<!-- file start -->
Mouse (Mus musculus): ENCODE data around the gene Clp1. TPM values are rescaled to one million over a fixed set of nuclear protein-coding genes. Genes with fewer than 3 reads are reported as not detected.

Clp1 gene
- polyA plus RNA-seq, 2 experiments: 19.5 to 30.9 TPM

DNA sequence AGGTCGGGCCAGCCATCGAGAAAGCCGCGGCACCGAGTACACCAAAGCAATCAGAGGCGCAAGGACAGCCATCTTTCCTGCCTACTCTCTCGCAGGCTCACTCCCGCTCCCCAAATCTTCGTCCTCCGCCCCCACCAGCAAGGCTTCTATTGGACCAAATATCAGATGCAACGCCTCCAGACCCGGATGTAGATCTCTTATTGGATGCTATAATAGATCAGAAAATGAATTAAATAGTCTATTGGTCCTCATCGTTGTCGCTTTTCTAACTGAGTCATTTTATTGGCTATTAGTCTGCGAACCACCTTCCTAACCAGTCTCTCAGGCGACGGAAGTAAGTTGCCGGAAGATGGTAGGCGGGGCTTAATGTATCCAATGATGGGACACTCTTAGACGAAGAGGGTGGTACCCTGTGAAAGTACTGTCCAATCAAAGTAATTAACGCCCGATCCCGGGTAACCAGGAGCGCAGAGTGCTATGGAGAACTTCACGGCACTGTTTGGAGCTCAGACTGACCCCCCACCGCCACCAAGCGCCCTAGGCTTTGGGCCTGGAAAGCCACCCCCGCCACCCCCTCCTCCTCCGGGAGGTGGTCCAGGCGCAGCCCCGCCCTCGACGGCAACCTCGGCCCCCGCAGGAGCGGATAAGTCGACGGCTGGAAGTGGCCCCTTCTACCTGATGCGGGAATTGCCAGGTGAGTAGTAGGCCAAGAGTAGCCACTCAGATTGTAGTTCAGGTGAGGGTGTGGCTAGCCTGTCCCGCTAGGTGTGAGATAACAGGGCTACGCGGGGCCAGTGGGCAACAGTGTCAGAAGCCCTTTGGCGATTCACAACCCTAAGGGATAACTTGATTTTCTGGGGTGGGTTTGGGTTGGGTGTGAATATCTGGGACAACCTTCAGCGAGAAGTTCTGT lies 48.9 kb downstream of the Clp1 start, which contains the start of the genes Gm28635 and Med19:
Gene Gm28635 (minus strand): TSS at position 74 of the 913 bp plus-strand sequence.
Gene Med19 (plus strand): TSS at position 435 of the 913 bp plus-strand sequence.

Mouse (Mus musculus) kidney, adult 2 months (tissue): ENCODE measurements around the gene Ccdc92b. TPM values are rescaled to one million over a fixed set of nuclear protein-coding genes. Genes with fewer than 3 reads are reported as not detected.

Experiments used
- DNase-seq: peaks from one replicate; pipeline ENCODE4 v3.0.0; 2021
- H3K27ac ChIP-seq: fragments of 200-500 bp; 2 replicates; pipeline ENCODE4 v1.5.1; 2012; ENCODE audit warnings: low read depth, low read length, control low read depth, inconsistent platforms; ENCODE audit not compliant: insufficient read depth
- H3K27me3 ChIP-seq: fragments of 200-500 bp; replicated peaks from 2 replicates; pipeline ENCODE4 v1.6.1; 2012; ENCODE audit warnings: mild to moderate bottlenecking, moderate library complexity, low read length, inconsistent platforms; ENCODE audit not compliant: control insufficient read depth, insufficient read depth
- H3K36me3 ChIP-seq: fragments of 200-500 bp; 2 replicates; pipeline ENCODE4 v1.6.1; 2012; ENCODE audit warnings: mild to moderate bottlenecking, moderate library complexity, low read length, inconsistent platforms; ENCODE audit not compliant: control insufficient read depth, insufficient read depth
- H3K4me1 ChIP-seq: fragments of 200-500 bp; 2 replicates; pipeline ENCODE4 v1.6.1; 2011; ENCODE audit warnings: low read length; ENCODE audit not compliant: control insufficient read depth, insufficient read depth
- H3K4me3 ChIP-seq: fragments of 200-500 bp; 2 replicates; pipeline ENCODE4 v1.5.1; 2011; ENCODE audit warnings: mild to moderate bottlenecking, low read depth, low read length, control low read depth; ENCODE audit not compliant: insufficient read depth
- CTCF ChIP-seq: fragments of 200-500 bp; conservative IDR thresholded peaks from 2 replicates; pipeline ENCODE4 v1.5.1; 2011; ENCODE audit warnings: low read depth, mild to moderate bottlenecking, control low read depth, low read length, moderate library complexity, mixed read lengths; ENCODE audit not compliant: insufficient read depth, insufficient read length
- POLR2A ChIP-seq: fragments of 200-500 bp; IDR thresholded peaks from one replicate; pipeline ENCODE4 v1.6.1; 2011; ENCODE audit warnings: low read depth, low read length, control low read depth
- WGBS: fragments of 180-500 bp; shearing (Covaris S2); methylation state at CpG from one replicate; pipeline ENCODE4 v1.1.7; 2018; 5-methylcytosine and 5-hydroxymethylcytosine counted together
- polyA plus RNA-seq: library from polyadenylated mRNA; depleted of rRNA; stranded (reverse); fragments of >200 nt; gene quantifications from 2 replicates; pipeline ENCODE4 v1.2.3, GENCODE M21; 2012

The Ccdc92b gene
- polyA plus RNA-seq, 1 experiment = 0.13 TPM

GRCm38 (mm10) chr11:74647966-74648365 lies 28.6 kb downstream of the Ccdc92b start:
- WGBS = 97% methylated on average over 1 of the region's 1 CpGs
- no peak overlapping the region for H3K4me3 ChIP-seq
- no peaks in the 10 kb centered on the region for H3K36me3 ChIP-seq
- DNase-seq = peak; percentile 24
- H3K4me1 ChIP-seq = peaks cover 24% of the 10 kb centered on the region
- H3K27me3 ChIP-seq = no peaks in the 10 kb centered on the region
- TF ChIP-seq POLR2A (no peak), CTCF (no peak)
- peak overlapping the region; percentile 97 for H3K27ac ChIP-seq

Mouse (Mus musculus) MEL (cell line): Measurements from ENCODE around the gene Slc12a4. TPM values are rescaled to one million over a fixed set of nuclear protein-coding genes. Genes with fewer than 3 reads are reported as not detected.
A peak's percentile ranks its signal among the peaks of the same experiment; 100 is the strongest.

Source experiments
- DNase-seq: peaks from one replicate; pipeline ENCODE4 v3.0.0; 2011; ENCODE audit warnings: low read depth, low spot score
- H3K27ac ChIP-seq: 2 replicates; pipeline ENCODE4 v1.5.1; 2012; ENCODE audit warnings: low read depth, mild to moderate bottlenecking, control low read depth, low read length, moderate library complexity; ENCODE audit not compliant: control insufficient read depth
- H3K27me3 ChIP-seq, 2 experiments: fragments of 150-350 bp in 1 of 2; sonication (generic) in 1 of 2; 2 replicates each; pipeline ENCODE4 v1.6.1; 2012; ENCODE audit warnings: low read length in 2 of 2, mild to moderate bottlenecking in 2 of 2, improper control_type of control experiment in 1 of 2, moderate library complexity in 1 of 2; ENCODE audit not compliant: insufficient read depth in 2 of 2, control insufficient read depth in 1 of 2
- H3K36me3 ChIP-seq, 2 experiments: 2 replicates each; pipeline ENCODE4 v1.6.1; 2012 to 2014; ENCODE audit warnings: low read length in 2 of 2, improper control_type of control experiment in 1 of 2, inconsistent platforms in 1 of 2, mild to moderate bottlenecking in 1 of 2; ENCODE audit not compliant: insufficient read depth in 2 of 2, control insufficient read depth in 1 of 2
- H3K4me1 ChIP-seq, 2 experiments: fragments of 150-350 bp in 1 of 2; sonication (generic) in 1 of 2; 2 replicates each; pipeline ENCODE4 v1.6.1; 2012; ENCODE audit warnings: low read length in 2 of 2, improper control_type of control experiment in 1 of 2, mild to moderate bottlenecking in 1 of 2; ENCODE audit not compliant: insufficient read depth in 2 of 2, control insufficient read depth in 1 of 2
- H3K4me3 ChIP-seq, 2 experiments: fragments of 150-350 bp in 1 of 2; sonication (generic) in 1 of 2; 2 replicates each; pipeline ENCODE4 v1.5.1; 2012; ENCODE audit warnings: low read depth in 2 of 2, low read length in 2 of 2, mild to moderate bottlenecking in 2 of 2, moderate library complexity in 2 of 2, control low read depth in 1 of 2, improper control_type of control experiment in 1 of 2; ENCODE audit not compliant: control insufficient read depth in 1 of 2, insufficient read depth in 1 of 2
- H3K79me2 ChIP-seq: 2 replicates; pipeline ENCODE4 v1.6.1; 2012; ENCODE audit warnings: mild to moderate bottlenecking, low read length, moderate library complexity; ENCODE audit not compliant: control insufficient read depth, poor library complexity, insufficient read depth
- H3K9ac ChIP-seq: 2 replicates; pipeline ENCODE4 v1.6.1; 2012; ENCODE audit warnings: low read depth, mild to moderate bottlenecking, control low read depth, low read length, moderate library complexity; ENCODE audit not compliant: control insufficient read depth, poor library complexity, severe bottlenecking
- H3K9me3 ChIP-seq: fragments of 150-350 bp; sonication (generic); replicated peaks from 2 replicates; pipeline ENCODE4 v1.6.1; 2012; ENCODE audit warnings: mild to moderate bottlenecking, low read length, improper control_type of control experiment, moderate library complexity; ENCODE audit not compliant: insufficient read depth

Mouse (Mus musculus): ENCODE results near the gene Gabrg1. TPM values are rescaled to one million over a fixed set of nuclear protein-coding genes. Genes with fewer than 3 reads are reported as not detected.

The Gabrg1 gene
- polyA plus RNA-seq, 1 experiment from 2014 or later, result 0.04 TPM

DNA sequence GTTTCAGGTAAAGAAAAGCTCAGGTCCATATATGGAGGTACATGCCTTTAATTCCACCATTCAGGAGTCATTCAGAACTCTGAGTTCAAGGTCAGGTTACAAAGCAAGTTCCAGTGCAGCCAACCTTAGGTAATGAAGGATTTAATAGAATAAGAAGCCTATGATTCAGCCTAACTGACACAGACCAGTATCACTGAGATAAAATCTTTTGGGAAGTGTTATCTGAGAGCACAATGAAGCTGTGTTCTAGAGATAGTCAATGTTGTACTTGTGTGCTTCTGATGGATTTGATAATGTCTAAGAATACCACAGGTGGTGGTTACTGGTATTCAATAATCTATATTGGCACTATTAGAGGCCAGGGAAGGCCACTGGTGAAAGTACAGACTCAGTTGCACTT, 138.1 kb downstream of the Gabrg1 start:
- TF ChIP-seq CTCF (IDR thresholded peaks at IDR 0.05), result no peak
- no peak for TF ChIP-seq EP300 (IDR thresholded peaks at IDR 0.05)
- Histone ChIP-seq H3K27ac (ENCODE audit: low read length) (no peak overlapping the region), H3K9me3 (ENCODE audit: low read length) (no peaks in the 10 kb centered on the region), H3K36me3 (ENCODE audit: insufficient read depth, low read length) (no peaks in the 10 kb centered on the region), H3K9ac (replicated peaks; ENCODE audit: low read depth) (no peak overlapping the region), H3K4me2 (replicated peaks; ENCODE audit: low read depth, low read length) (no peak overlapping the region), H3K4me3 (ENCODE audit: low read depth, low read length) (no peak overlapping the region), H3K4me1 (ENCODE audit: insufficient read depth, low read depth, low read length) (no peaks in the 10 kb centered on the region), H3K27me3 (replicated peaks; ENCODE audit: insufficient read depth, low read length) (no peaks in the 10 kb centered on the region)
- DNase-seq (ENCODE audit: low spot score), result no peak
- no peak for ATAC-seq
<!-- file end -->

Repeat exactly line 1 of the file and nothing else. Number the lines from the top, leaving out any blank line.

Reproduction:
Mouse (Mus musculus): ENCODE data around the gene Clp1. TPM values are rescaled to one million over a fixed set of nuclear protein-coding genes. Genes with fewer than 3 reads are reported as not detected.